The Republican platform approved yesterday by the GOP convention is an attempt to merge standard party views on taxes with candidate Donald Trump’s less orthodox positions. In some important areas, it is hard to see how the two mesh.
For instance, the platform calls for a bottoms-up rewrite of the tax code while Trump would retain its basic framework. It endorses a territorial tax system that Trump rejects. It calls for eliminating special interest tax provisions while Trump would retain most. And like many past GOP platforms, it calls for a balanced budget and paying down the national debt. In contrast, Trump’s tax cuts would add more than $11 trillion to the federal debt over the next decade and $34 trillion by 2026.
The document also flatly rejects the idea of a Value Added Tax unless Congress simultaneously repeals the income tax, a concept that conflicts with a tax framework released just weeks ago by House Speaker Paul Ryan and most of his GOP caucus. Without an income tax as a mechanism to provide a rebate for low-income households, it is impossible to make a consumption tax progressive.
And it joined Trump in endorsing the controversial idea of allowing churches and other non-profits to retain their tax-exempt status and campaign for political candidates.
Here are eight key tax planks of the GOP platform, in its own words.
The importance of taxes. “Republicans consider the establishment of a pro-growth tax code a moral imperative. More than any other public policy, the way government raises revenue — how much, at what rates, under what circumstances, from whom, and for whom — has the greatest impact on our economy’s performance. It powerfully influences the level of economic growth and job creation, which translates into the level of opportunity for those who would otherwise be left behind. Getting our tax system right will be the most important factor in driving the entire economy back to prosperity.”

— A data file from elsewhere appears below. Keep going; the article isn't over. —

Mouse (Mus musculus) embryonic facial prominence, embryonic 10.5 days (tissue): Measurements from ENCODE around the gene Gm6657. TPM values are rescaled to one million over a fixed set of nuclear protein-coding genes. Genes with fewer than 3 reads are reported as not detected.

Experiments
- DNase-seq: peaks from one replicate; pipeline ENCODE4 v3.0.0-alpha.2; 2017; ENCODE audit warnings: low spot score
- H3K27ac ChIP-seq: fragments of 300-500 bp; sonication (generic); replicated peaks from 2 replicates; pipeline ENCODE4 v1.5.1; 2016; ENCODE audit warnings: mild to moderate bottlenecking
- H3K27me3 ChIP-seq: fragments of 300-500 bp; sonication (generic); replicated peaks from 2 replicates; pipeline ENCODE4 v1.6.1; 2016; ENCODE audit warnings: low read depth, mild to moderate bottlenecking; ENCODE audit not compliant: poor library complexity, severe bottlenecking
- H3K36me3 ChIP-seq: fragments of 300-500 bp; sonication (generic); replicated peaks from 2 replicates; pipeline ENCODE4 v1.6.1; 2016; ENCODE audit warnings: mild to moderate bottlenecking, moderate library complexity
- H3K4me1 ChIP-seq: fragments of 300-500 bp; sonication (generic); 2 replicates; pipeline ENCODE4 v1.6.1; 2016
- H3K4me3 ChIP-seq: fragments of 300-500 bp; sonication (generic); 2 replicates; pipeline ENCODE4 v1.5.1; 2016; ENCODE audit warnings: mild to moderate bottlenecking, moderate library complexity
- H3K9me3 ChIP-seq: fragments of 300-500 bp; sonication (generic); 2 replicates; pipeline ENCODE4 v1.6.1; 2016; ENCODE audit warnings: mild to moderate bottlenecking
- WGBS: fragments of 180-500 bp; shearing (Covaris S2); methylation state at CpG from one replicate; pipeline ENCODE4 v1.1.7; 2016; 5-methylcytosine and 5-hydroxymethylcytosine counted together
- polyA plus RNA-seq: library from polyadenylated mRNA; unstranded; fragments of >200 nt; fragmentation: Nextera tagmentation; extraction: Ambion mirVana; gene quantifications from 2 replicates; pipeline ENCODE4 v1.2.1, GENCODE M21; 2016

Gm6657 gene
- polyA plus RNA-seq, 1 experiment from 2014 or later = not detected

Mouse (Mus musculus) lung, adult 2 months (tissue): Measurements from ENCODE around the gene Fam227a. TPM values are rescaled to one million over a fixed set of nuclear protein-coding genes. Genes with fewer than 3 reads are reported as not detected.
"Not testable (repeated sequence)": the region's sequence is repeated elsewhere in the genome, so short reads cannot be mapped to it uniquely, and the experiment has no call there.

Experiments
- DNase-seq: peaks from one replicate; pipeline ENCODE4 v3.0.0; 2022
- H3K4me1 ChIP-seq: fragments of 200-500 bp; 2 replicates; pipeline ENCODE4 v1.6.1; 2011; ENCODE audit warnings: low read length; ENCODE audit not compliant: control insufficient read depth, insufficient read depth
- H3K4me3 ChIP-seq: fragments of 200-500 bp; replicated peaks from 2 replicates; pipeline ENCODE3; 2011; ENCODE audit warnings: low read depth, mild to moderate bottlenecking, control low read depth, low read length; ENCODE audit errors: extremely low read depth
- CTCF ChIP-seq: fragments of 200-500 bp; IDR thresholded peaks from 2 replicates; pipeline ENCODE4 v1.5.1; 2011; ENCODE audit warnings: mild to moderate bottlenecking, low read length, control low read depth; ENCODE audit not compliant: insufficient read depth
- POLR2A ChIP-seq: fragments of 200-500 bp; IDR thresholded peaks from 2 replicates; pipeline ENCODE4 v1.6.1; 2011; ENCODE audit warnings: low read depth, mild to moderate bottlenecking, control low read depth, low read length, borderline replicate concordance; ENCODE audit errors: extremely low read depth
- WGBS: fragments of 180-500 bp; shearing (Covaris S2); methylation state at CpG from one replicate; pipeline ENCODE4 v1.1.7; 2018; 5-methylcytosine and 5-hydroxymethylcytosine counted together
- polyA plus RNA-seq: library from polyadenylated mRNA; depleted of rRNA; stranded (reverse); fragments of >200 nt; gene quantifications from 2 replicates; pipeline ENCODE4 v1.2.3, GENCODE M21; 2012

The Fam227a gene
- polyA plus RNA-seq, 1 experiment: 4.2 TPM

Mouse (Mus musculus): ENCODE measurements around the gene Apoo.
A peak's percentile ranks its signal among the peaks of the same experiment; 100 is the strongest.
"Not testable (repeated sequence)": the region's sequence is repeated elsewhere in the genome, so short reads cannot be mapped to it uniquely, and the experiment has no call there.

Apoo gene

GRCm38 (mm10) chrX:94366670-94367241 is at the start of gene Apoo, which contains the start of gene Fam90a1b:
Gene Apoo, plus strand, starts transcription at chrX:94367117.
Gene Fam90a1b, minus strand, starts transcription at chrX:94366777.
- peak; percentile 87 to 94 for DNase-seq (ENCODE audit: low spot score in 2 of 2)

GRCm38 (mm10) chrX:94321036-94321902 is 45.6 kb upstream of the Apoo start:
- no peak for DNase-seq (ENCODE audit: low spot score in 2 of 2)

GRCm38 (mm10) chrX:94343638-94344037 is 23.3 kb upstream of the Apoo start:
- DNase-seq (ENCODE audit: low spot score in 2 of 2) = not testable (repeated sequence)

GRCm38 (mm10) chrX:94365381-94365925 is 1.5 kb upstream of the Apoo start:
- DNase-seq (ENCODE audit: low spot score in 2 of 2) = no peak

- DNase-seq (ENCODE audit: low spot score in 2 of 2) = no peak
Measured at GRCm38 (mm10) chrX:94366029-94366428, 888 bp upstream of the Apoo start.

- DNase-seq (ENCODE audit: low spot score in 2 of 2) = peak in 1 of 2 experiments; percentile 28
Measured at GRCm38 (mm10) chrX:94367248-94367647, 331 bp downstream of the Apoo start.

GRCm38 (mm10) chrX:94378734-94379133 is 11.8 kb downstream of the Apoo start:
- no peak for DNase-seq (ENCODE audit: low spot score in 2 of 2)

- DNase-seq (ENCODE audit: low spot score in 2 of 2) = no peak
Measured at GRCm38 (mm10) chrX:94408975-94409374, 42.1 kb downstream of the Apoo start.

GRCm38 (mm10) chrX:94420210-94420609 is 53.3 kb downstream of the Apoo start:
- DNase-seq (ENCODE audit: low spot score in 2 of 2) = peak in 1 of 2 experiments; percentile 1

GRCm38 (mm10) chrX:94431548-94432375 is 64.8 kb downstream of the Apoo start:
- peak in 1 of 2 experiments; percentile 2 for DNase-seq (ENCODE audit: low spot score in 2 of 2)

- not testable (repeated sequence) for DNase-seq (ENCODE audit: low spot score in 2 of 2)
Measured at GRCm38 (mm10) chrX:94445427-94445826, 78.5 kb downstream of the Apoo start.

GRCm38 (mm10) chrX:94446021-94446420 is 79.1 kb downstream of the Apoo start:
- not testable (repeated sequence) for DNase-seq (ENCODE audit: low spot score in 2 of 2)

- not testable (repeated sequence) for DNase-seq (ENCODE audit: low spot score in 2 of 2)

Tax reform. “The current tax code is rightly the object of both anger and mockery. Its length is exceeded only by its complexity. We must start anew…. It cannot be engineered from the top down, but must have a common sense approach, and be simplified. Wherever tax rates penalize thrift or discourage investment, they must be lowered. Wherever current provisions of the code are disincentives for economic growth, they must be changed. We will not divide the American people into winners and losers. We will eliminate as many special interest provisions and loopholes as possible and curb corporate welfare, especially where their erosion of the tax base has created pressure for higher rates.”
Corporate taxes. “American businesses now face the world’s highest corporate tax rates…. We propose to level the international playing field by lowering the corporate tax rate to be on a par with, or below, the rates of other industrial nations. We endorse… switch[ing] to a territorial system of taxation so that profits earned and taxed abroad may be repatriated for job-creating investment here at home. We believe American companies should be headquartered in America. We should reduce barriers to accomplishing that goal.”
Consumption taxes. “To guard against hypertaxation of the American people in any restructuring of the federal tax system, any value added tax or national sales tax must be tied to the simultaneous repeal of the Sixteenth Amendment, which established the federal income tax.”
The budget deficit. “Our national debt is a burden on our economy and families….We must impose firm caps on future debt, accelerate the repayment of the trillions we now owe….and remove the burdens we are placing on future generations….”
The IRS. “The IRS has become an ideological attack dog for the worst elements of today’s Democratic party. It systematically targets conservative, pro-life, and libertarian organizations, harassing them with repeated audits and denying their tax-exempt status….Its commissioner should be impeached by the House of Representatives and convicted by the Senate. We also support making the federal tax code so simple…that the IRS becomes obsolete and can be abolished.”
The right of tax-exempt churches to engage in elections. “Because of the vital role of religious organizations, charities, and fraternal benevolent societies in fostering generosity and patriotism, they should not be subject to taxation and donations to them should remain deductible. We support repeal of the Johnson amendment, which restricts First Amendment freedoms of all non-profit organizations by prohibiting political speech.”
Carbon tax. “We oppose any carbon tax. It would increase energy prices across the board, hitting hardest at the families who are already struggling to pay their bills.”
This article originally appeared on TaxVox.